How can drinking alcohol affect recovery from surgery?

a profile photo of Dr Helen Hartley
Medical Director, Healthcare Management, Bupa Insurance
13 August 2020

It’s important to be as fit and healthy as you can be before having surgery or a medical procedure. Not only could it make a difference to how well your surgery goes, it’ll also affect how your body recovers afterwards. There are many lifestyle changes you can make that may help to improve your recovery. Here I’m going to focus on how alcohol can affect your recovery.

Effects of alcohol

You may well be aware of some of the health risks of drinking too much alcohol. But did you know it could have a negative effect on your recovery from surgery too?

Regularly drinking too much can affect different organs in your body, including your liver, your pancreas, your heart and your immune system. The effects on your liver and immune system directly affect your body’s ability to heal, which are particularly important after an operation. Your body’s natural ‘stress’ response from having surgery may also be much greater if you drink to excess – and this may worsen any existing health problems.

Drinking alcohol can have a negative effect on all different types of surgery. It’s been linked to a number of specific complications after surgery, including:

  • infections
  • wound healing and complications
  • heart and lung problems
  • excessive bleeding

You’re also more likely to have a longer stay in hospital, and be admitted to intensive care if you drink heavily before your surgery.

How much is too much?

Studies on the risks of drinking before surgery have tended to look at people who regularly drink to excess. In these people, benefits have been seen when they’ve stopped drinking altogether for at least a few weeks before surgery. Drinking low to moderate levels of alcohol is unlikely to increase your risk of complications after surgery. However, the more you drink, the greater your risk. Even just two or three drinks a day can be enough to start having a negative impact on your immune system.

The UK government advises that you shouldn’t regularly drink more than 14 units of alcohol a week. Fourteen units is the equivalent of six pints of average-strength beer, or six medium (175 ml) glasses of average-strength wine.

Drinking within these recommendations should keep any health risks to a low level.

Making a change

If you’re drinking more than you should, cutting down now may help to reduce your chance of developing complications after surgery. Stopping drinking, or reducing your alcohol intake before surgery, is a big part of ‘enhanced recovery’. This is an approach aimed at helping people recover as quickly as possible after major surgery. It includes other ways of ensuring you’re as healthy as possible before surgery – such as improving your fitness and giving up smoking.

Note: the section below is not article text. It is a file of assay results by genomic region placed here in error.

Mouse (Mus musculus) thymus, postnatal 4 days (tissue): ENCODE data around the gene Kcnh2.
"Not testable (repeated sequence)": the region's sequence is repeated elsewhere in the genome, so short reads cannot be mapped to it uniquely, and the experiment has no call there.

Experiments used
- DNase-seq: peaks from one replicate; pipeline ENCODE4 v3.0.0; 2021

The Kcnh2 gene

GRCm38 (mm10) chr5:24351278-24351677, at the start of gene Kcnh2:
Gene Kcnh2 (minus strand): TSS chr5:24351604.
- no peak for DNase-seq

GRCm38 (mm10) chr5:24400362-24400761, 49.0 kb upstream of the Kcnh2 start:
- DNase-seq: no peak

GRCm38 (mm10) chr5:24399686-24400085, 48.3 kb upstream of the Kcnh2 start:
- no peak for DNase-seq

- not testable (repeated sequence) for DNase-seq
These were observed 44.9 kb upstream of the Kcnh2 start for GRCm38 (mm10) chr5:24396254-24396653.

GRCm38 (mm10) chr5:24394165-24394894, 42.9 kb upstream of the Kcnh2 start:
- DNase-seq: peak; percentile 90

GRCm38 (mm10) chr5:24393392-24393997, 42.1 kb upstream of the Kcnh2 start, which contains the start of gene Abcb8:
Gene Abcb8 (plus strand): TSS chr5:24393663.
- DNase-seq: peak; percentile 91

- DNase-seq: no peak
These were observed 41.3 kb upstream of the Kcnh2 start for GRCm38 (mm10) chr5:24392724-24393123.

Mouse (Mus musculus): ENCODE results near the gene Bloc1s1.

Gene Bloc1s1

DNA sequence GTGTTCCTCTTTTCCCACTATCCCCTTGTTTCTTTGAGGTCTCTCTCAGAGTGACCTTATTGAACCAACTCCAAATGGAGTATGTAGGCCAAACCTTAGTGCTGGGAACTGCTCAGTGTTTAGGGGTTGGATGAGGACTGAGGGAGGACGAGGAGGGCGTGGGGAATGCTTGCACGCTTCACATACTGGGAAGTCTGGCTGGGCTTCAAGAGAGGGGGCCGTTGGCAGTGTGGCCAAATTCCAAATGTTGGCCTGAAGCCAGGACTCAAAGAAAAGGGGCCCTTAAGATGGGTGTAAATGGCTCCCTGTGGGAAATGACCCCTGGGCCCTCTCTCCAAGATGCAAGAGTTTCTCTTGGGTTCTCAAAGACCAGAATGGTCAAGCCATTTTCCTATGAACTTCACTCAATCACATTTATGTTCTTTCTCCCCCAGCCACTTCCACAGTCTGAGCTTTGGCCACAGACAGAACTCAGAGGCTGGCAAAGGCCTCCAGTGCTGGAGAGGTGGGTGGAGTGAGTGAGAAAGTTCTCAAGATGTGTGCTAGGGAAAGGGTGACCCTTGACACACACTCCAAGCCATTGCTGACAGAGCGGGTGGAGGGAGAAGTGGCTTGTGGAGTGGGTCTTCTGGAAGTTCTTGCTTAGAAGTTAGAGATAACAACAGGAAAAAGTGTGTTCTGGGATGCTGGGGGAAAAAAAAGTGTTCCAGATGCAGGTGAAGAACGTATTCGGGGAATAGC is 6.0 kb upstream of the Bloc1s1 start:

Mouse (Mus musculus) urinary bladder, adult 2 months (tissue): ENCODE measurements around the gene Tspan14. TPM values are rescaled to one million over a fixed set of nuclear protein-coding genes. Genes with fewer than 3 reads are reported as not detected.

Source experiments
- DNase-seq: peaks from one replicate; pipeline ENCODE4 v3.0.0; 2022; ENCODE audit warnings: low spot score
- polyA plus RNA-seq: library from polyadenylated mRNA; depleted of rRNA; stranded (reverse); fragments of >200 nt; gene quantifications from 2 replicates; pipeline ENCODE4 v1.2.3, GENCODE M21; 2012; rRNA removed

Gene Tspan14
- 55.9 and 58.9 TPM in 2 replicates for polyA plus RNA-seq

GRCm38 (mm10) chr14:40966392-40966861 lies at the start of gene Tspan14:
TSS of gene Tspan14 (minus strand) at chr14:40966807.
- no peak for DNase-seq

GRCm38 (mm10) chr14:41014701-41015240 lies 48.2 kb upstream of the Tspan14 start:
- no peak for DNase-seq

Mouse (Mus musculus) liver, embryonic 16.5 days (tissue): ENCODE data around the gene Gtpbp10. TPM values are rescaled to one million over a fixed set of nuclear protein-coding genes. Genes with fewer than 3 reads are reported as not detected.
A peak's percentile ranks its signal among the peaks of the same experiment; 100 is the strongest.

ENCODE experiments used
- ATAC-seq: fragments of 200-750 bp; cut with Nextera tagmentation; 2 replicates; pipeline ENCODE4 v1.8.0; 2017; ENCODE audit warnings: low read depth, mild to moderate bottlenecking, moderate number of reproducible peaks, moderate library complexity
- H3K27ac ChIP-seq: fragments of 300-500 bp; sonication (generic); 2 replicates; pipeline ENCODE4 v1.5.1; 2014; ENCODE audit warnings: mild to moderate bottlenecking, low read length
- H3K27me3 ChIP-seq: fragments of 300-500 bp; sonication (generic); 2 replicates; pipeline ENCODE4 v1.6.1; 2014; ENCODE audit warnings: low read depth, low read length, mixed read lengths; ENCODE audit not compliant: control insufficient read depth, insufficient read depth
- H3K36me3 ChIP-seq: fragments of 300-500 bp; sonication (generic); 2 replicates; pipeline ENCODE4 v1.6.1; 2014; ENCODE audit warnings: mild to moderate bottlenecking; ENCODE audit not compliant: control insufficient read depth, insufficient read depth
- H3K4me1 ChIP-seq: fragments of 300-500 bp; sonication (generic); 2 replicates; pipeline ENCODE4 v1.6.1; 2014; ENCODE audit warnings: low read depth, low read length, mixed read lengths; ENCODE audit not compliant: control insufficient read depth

The sooner you stop drinking, or reduce your alcohol intake, the better. Aiming to make changes at least four weeks ahead of your surgery will really help. But if you haven’t been able to do this, even just a couple of weeks beforehand may still have some benefit.

Your doctor or nurse will probably ask you about your alcohol consumption at your preoperative assessment. If necessary, your doctor or nurse may offer you help and support to stop drinking before your operation. This might include counselling or cognitive behavioural therapy (CBT) and medication for withdrawal symptoms.

Tips for cutting down

Even if it’s not something your doctor has said is a particular problem, cutting down on alcohol is still something you might want to do as a part of a wider effort to get fit and healthy before your surgery. Start by thinking about your routines around when you drink alcohol and how you can alter these.

  • Do you drink when you’re relaxing in front of the TV at night? Perhaps think of a healthy snack to have instead.
  • If you always have a glass of wine when you’re eating dinner, consider reducing your glass size. You could also replace your wine with water or another non-alcoholic alternative on at least a couple of nights a week.
  • If you tend to drink most when you’re seeing friends, try to plan ahead to think how you’ll manage this. You could go for alcohol-free alternatives, have smaller measures and swap every other drink for a non-alcoholic one.

If you experience withdrawal symptoms

If you notice after cutting down or stopping drinking alcohol that you experience any of the following symptoms, you could be suffering from alcohol withdrawal. Symptoms can include:

  • shaking
  • visual hallucinations (seeing things that aren’t real)
  • feeling sick
  • sweating
  • feeling depressed, anxious or irritable
  • having trouble sleeping (insomnia)
  • having fits (seizures) – only in the most serious of cases

It’s important to seek medical attention if you get these symptoms, as you may need medication to help relieve them.

Remembering how much better you’ll feel

It can be hard changing our habits, but most people feel better within a week of stopping drinking. Let your friends and loved ones know that you’re trying to cut down and how important it is for your health, so that they can support you. Keep it up and it will really help in getting you in the best possible health before your surgery.

a profile photo of Dr Helen Hartley
Dr Helen Hartley
Medical Director, Healthcare Management, Bupa Insurance

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